The Trump administration is poised to hand religious conservatives another victory: a slew of new federal rules that would give religious health care providers wide latitude to refuse to treat patients or perform procedures if doing so would violate their religious beliefs.

Some of the most powerful hospital networks in the country have lobbied for these “conscience” rules, claiming they shouldn’t fear a legal risk for practicing medicine according to their religious beliefs. But those same hospital networks are already using religious justifications to place women in life-threatening situations with impunity, documents obtained by HuffPost show.

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Re: Referendum in Ireland

Post  MichaelaSJ on Fri May 25, 2018 10:56 pm

It passed
DUBLIN (Reuters) - Irish voters are set to liberalize one of the world’s most restrictive abortion laws by a margin of 68 percent to 32 percent, an exit poll showed on Friday, following one of the highest reported turnouts for a referendum.

Voters in the once deeply Catholic country were asked if they wish to scrap a prohibition that was enshrined in the constitution by referendum 35 years ago, and partly lifted in 2013 only for cases where the mother’s life is in danger.

The Irish Times/Ipsos MRBI exit poll surveyed 4,000 voters at 160 polling stations in every constituency of Ireland. A second exit poll will be released later on Friday with vote-counting to begin at 0800 GMT on Saturday.
https://www.huffingtonpost.com/entry/ireland-abortion-vote-exit-poll_us_5b087cebe4b0802d69cb40f1

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Re: Referendum in Ireland

Post  mariehart1 on Sat May 26, 2018 12:35 am

Ugh after a ridiculously complex register. I am on board. Yes it's Marie.
I voted yes. Indeed I was angry at the blatant lies of the No campaign. I was looking forward to blasting the any no people who turned up on my doorstep. Worse, many of them were young women, naïve and stupid, religious morons. The Catholic church stayed out of it because they have been exposed as bigoted, paedophiles. In any case many are gay, which isn't an insult just a fact.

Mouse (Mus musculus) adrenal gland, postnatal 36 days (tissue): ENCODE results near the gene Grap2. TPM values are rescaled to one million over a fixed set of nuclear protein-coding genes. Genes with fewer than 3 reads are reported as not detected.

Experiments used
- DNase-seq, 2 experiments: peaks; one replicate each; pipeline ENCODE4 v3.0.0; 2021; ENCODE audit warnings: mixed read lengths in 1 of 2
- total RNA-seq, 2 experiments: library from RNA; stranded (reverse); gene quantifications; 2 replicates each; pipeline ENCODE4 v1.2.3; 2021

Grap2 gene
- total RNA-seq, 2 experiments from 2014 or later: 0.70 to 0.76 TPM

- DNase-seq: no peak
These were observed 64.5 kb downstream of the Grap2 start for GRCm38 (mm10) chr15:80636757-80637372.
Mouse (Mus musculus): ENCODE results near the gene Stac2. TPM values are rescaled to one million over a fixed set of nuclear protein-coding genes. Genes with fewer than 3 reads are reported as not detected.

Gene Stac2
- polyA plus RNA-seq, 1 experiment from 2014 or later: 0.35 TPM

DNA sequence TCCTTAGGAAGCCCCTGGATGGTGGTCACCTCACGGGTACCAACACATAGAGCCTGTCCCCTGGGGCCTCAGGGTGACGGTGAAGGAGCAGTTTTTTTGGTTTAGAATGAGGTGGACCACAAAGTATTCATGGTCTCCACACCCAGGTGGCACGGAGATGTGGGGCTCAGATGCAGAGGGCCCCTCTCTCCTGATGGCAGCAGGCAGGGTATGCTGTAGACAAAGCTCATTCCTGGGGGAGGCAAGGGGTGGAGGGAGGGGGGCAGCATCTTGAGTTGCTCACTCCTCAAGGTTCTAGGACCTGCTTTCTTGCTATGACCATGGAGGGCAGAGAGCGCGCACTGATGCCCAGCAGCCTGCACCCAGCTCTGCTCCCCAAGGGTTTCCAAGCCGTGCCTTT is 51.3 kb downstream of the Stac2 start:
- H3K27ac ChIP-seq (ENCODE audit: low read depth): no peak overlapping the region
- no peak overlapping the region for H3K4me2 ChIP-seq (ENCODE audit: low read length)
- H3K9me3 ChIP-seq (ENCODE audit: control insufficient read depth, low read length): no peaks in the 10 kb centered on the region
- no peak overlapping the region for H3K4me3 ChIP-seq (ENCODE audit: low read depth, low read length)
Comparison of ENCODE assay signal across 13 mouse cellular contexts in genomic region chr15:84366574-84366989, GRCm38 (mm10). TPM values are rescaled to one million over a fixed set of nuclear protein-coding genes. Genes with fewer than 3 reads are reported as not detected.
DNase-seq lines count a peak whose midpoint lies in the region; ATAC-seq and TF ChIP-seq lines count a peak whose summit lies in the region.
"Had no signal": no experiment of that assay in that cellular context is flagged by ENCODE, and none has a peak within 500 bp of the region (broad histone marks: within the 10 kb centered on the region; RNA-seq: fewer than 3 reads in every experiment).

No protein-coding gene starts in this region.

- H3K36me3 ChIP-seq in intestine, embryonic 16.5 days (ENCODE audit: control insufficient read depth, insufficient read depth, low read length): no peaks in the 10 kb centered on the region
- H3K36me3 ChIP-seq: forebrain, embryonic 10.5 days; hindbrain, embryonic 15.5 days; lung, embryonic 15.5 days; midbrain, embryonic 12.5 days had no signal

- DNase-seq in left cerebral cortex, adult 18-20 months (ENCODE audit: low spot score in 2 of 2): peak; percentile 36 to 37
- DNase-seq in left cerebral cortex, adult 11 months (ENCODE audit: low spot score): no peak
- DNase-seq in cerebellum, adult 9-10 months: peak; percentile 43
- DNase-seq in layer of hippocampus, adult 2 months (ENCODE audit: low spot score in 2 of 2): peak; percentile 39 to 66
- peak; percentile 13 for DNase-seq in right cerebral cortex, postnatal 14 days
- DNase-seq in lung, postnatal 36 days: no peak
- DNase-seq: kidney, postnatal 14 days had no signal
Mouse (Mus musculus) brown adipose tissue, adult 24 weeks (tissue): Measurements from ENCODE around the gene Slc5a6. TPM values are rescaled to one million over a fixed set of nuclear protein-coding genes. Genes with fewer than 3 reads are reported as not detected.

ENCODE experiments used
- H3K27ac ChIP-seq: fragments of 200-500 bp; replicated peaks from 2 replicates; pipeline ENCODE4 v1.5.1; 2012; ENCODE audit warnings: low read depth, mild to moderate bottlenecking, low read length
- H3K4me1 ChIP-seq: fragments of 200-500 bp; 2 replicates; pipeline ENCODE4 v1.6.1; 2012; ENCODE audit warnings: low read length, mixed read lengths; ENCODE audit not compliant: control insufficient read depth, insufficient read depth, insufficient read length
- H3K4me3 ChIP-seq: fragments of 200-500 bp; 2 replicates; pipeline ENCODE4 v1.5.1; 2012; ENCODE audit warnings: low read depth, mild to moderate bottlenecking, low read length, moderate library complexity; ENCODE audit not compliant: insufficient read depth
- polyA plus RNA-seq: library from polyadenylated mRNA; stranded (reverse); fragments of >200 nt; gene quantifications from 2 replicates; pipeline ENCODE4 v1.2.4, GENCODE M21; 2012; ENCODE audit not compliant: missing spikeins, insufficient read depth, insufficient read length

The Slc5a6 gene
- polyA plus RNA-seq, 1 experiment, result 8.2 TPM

My wife became seriously ill a couple of weeks before my first child was born. She went into hospital. I felt sick but as a 'man' I stuck it out. Luckily it worked out. But she has no memory of our first boys's birth. She was out of it and only remembered several days later. After he was born. I went home, her sister was there. We hugged, she's a lovely person and knew I needed it.

It worked out. But Savita Halappanavar was not so lucky. You see she died in the same hospital maybe the same room because the law allowed her to die.

Back in '83 I was a young 'man' but I voted against the constitutional amendment that is the eigtht amendment. It was clearly a bigoted rule and the pathetic political parties at the time, in the trall of the Catholic church allowed it to happen.


Now I don't like abortion. But I'm a realist. I voted yes because I live in the real world and if I was pregnant and it was not convenient I might do that.


But it seems we underestimate the common sense of the Irish people. We are not Catholic, we are a liberal European country. Catholic in culture, like the French or the Italians but a modern liberal country.


The exit polls prove it. If our marriage referendum didn't. Most people are not gay but we voted for gay marriage. Most of us are not in favour of abortion but we understand.


Oh for heaven's sake our Prime Minister is gay and half Indian.


Seriously this country is the poster boy of liberal tolerance.

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Re: Referendum in Ireland

Post  Lesley Niyori on Sat May 26, 2018 12:51 am

Meanwhile in the US, well you have my sympathies if you live in the US.

Good on you Ireland.
I agree with Marie, not really a fan of abortion, but hey, if I was in the situation, yeah, suddenly everything changes eh.

I want to be able to have a baby so damned much.
But that is a choice eh.

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Re: Referendum in Ireland

Post  MichaelaSJ on Sat May 26, 2018 1:11 am

No one should 'like abortion' but there are many reasons, AND EACH AS VALID AS THE REST, for a woman (or female child) to want to end a pregnancy.

When the 'right to lifers' are willing to pay for a pregnancy, adopt every newborn regardless of health, social or racial status, then maybe I may change my mind - unlikely that will ever happen.